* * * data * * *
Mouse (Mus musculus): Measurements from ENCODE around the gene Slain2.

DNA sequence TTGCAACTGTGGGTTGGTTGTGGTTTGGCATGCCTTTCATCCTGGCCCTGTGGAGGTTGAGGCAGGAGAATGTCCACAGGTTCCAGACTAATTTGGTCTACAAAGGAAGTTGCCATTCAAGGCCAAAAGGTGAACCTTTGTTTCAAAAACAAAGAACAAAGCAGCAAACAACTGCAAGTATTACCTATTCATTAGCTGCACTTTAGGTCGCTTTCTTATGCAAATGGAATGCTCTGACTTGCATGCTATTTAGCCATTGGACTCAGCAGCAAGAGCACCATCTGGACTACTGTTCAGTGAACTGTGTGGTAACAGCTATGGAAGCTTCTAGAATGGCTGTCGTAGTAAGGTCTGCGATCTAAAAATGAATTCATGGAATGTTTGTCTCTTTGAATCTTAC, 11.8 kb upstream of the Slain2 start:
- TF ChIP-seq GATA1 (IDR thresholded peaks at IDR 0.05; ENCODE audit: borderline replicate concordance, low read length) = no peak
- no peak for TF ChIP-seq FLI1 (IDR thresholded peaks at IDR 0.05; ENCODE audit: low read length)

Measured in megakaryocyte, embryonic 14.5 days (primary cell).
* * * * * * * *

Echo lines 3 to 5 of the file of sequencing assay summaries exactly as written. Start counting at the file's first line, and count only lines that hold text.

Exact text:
- TF ChIP-seq GATA1 (IDR thresholded peaks at IDR 0.05; ENCODE audit: borderline replicate concordance, low read length) = no peak
- no peak for TF ChIP-seq FLI1 (IDR thresholded peaks at IDR 0.05; ENCODE audit: low read length)

Measured in megakaryocyte, embryonic 14.5 days (primary cell).